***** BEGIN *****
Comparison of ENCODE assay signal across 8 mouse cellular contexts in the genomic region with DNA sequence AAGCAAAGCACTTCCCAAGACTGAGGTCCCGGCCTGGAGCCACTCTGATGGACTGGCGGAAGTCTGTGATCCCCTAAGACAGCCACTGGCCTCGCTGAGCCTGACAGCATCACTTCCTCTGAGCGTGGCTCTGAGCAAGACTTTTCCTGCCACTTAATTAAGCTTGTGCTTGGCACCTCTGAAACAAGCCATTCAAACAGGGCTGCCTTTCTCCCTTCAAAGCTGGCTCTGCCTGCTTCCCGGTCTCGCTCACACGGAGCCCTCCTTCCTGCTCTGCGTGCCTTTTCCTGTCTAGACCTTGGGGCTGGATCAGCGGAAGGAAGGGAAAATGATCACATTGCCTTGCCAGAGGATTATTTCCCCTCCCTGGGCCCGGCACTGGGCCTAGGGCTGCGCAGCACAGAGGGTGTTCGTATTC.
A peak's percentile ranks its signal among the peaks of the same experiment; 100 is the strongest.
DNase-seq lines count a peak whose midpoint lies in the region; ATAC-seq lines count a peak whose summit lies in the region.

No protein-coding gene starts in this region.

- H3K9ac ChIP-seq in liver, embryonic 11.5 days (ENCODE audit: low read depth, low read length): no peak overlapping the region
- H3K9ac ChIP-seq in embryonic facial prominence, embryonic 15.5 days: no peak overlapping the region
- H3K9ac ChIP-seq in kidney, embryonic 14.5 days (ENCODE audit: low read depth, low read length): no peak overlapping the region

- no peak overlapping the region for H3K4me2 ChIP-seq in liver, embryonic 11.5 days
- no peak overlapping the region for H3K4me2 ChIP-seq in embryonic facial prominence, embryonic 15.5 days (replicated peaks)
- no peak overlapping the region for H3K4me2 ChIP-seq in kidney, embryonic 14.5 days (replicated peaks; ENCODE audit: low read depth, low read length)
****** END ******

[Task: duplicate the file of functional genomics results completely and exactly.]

Comparison of ENCODE assay signal across 8 mouse cellular contexts in the genomic region with DNA sequence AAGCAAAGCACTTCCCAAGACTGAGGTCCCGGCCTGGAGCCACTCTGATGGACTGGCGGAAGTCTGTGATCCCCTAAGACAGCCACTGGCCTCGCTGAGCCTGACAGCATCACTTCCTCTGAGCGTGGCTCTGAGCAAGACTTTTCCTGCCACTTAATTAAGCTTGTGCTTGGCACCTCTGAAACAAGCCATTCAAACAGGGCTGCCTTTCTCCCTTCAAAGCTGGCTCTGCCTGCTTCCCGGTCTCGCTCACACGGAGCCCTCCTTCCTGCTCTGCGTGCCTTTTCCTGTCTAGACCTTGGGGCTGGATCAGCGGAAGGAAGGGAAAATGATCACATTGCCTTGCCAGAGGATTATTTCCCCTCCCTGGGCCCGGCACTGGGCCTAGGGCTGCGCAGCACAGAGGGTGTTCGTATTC.
A peak's percentile ranks its signal among the peaks of the same experiment; 100 is the strongest.
DNase-seq lines count a peak whose midpoint lies in the region; ATAC-seq lines count a peak whose summit lies in the region.

No protein-coding gene starts in this region.

- H3K9ac ChIP-seq in liver, embryonic 11.5 days (ENCODE audit: low read depth, low read length): no peak overlapping the region
- H3K9ac ChIP-seq in embryonic facial prominence, embryonic 15.5 days: no peak overlapping the region
- H3K9ac ChIP-seq in kidney, embryonic 14.5 days (ENCODE audit: low read depth, low read length): no peak overlapping the region

- no peak overlapping the region for H3K4me2 ChIP-seq in liver, embryonic 11.5 days
- no peak overlapping the region for H3K4me2 ChIP-seq in embryonic facial prominence, embryonic 15.5 days (replicated peaks)
- no peak overlapping the region for H3K4me2 ChIP-seq in kidney, embryonic 14.5 days (replicated peaks; ENCODE audit: low read depth, low read length)